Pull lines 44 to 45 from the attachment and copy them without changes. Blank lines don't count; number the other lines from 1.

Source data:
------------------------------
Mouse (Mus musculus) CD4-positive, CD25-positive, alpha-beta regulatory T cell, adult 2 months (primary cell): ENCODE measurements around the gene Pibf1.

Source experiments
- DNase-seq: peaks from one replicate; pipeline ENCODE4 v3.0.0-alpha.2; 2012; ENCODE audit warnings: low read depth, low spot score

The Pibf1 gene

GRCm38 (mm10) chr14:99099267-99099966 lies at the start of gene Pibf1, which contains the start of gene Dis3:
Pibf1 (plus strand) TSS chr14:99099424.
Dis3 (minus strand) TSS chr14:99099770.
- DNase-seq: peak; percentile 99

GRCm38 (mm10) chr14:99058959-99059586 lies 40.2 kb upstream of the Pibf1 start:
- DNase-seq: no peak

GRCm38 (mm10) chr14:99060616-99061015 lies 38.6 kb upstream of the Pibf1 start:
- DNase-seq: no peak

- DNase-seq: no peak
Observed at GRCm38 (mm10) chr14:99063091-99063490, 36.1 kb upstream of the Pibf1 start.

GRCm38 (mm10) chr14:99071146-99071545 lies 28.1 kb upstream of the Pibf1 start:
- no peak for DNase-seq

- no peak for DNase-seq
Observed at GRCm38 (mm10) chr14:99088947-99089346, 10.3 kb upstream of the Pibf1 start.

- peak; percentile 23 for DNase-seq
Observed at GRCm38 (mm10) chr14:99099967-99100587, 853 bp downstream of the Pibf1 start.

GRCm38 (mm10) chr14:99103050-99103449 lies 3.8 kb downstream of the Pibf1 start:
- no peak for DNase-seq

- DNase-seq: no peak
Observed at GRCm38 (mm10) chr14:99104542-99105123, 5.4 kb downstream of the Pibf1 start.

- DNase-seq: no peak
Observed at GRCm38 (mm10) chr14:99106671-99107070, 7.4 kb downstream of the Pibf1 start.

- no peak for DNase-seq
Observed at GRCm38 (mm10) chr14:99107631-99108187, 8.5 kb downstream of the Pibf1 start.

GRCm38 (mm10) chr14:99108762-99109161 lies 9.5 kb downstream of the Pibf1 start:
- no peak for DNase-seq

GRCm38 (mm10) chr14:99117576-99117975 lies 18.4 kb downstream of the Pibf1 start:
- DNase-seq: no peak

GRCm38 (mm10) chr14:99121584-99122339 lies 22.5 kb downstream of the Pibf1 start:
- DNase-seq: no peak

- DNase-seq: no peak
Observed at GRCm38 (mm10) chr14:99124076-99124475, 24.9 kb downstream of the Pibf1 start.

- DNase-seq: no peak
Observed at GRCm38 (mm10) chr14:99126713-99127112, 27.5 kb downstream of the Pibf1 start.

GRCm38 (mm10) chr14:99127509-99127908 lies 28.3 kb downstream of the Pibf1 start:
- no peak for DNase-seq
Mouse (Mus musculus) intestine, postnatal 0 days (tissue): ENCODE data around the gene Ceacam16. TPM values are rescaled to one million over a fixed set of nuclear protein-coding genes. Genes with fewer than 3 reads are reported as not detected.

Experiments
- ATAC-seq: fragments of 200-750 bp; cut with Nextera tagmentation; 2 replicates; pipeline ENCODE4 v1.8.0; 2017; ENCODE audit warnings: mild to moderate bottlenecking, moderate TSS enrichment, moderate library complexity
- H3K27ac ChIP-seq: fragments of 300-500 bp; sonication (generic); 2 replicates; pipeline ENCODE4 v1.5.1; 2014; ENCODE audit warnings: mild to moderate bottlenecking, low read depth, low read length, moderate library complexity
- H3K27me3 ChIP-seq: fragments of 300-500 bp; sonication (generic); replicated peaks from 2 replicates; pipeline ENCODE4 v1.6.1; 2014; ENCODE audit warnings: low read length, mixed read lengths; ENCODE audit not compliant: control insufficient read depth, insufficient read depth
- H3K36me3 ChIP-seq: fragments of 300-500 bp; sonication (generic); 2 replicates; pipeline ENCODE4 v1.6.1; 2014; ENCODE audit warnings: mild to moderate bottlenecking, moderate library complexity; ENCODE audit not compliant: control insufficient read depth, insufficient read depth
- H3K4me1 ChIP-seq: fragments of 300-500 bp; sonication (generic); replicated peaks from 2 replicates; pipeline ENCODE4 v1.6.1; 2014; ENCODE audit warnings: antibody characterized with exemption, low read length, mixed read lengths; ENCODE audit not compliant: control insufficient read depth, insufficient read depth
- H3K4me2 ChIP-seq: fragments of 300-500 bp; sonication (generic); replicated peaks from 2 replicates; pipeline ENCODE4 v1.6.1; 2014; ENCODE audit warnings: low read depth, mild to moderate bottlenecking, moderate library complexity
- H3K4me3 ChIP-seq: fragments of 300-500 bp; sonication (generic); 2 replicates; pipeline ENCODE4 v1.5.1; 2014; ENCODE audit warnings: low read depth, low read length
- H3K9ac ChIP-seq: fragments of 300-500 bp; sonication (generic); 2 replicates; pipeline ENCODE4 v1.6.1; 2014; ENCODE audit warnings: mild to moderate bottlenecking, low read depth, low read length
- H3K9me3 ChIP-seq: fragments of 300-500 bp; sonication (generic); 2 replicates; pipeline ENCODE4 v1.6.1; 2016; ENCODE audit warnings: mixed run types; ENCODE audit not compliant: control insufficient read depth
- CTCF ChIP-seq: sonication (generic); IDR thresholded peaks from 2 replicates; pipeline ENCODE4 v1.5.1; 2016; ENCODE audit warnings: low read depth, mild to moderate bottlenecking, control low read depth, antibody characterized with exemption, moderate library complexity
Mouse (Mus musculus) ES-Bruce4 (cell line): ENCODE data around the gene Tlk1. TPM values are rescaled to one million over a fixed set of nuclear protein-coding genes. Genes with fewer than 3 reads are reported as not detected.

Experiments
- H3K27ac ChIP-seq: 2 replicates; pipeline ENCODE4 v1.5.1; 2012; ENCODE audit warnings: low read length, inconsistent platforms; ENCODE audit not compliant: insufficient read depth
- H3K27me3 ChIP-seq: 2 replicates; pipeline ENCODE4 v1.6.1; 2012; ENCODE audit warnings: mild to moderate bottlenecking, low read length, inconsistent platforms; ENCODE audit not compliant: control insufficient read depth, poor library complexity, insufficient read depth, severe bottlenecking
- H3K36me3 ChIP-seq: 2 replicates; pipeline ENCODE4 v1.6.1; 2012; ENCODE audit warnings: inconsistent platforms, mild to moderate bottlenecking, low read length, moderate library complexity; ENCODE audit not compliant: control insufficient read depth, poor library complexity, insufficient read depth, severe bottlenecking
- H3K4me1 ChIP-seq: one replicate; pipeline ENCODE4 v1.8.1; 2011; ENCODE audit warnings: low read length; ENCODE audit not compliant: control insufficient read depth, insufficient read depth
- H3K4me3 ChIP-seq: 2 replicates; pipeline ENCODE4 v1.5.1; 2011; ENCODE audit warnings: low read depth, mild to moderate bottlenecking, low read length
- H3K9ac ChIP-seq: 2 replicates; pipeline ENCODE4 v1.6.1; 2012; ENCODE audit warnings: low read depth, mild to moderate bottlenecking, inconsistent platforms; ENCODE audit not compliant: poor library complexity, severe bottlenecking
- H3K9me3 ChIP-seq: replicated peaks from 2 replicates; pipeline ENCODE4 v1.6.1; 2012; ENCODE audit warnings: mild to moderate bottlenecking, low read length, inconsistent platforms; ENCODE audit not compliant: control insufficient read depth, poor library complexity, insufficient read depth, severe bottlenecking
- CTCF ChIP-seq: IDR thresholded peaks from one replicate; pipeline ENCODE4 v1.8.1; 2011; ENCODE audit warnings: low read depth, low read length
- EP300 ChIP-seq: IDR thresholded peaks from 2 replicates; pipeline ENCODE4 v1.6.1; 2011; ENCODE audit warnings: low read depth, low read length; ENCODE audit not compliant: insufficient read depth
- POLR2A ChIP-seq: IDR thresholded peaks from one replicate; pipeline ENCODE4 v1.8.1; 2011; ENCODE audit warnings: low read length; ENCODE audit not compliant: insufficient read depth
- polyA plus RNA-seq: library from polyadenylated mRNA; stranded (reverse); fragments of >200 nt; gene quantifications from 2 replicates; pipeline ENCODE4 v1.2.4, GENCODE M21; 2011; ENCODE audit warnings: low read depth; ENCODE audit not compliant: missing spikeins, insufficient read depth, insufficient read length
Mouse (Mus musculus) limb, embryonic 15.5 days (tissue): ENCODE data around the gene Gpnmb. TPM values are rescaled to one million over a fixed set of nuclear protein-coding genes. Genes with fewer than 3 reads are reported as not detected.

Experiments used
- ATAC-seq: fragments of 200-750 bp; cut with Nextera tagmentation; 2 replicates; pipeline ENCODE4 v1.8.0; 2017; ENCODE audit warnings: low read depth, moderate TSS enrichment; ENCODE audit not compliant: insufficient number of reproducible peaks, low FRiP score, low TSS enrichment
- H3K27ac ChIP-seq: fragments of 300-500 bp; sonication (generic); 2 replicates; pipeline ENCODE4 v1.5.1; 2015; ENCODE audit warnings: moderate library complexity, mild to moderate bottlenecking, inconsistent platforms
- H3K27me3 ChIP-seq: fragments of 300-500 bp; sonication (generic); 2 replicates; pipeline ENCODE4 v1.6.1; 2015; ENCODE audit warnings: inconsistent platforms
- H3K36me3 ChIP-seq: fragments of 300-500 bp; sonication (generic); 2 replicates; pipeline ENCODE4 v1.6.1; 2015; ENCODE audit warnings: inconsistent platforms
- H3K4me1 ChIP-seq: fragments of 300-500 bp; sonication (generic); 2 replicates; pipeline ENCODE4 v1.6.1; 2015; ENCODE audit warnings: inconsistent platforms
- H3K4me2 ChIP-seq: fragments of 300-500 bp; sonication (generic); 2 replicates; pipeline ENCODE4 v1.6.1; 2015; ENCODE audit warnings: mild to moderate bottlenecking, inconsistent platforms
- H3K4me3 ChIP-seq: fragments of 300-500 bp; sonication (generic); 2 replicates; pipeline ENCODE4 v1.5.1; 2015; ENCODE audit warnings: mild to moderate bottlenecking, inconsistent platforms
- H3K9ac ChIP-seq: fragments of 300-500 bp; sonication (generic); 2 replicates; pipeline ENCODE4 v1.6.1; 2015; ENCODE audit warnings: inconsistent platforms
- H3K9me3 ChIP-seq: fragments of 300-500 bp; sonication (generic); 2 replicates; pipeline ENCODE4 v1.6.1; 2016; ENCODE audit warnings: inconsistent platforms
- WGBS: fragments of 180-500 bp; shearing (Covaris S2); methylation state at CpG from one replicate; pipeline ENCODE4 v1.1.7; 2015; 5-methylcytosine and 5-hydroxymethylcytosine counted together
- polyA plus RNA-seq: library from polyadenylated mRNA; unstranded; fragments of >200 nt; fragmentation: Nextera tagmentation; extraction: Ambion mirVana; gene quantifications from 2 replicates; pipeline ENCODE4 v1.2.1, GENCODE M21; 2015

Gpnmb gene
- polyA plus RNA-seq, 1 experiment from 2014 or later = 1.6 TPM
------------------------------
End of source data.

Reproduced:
- H3K27ac ChIP-seq: fragments of 300-500 bp; sonication (generic); 2 replicates; pipeline ENCODE4 v1.5.1; 2014; ENCODE audit warnings: mild to moderate bottlenecking, low read depth, low read length, moderate library complexity
- H3K27me3 ChIP-seq: fragments of 300-500 bp; sonication (generic); replicated peaks from 2 replicates; pipeline ENCODE4 v1.6.1; 2014; ENCODE audit warnings: low read length, mixed read lengths; ENCODE audit not compliant: control insufficient read depth, insufficient read depth